City responds after being called out over risk to public safety for parking

A section of Bloor Street West that runs through Toronto’s The Annex neighborhood is currently undergoing a road construction project, resulting in visible wear and disruptions. In addition to the expected noise, dust, and inconveniences brought about by the road closure, local residents and businesses have raised concerns about a significant portion of the roadway being utilized as a parking lot for contractors while the street’s popular separated bike lane is closed down — a move that has sparked frustration within the community.

The construction has necessitated the temporary shutdown of the northern half of the street. The closure has resulted in the abrupt blocking of a full lane of traffic as well as a bike lane, making way for the parking needs of city contractors.

The local Bloor Annex Business Improvement Area (BIA) has expressed their dissatisfaction with this arrangement, posting images of the street closure on social media and criticizing the City’s decision to prioritize contractor parking over the community’s requests. The BIA has also urged local authorities to reopen the shuttered bike lane and eliminate the on-street contractor parking.

Pointing to the ample width of Bloor Street West and the availability of nearby parking, the BIA contends that the convenience of contractors should not take precedence over the safety of pedestrians and cyclists.

The frustration has reached the attention of Mayor Olivia Chow, as the BIA directly called upon her to address the situation. This highlights the growing concern within the community regarding the allocation of infrastructure and the apparent lack of consideration for the safety of those who rely on alternative modes of transportation.

But, according to the city, there is insufficient space within this 800-meter-long construction area for a separate bike lane during construction, due to the location of the work on the street as well as the legislated layout of the work zone area including the use of defined safety barriers.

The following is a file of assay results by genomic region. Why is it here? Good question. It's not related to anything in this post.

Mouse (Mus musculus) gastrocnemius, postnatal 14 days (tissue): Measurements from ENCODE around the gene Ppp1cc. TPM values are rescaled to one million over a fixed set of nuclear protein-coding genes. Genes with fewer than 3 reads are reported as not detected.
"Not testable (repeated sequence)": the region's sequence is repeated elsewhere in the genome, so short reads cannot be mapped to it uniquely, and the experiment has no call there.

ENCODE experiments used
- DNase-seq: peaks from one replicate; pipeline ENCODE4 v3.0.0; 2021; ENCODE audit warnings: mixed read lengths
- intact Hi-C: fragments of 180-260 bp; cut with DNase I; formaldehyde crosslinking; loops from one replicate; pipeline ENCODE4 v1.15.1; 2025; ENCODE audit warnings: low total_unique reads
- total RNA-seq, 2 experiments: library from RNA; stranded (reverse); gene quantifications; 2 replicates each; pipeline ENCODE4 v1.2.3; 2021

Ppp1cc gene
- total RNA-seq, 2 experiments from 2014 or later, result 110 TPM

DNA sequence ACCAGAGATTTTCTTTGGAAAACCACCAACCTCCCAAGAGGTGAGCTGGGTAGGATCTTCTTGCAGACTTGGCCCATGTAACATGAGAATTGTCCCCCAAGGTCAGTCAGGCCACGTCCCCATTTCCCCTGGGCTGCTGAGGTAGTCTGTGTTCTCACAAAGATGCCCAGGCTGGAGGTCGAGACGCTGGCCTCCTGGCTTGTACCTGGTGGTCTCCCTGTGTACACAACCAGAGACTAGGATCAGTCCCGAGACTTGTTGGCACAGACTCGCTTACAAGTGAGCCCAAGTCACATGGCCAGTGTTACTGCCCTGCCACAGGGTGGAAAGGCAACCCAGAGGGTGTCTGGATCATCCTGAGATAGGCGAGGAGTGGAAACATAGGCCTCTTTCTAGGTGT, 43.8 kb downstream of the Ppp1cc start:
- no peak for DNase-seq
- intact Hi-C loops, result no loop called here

That being said, the contractors have been told that parking is for work-related vehicles only.

“Under the terms of the contract, parking within the work zone is permitted for work-related vehicles only and this has been reinforced with the City’s contractor,” read a statement from city staff. “Even if work-related vehicles were not permitted in the work zone, there would still not be enough space to maintain a separated bike lane during construction.”

According to the city, cyclists may choose to use the shared traffic lane (single file), dismount and walk their bike along the sidewalk or use the alternate cycling route. A map of the alternate cycling route is available on the project website, www.toronto.ca/Bloorstreetconstruction, under the Construction Details accordion tab.

“Once this project is complete, the city will have made a number of improvements, including improved accessibility and safety for all road users,” the statement continued. “The improvements on Bloor Street West between Avenue Road and Spadina Avenue include road reconstruction, sidewalk replacement, accessibility upgrades, raised cycle tracks, a protected intersection at Bloor Street West and St. George Street, and new green infrastructure.”

Notable figures have joined the chorus of discontent including lawyer and cycling safety activist David Shellnutt who emphasized the prioritization of cars and construction in Toronto, often at the expense of the safety of pedestrians and cyclists. He criticized the current approach, stating that safety considerations for vulnerable road users seem to be secondary to development.

Originally posted 2023-08-11 12:43:24.


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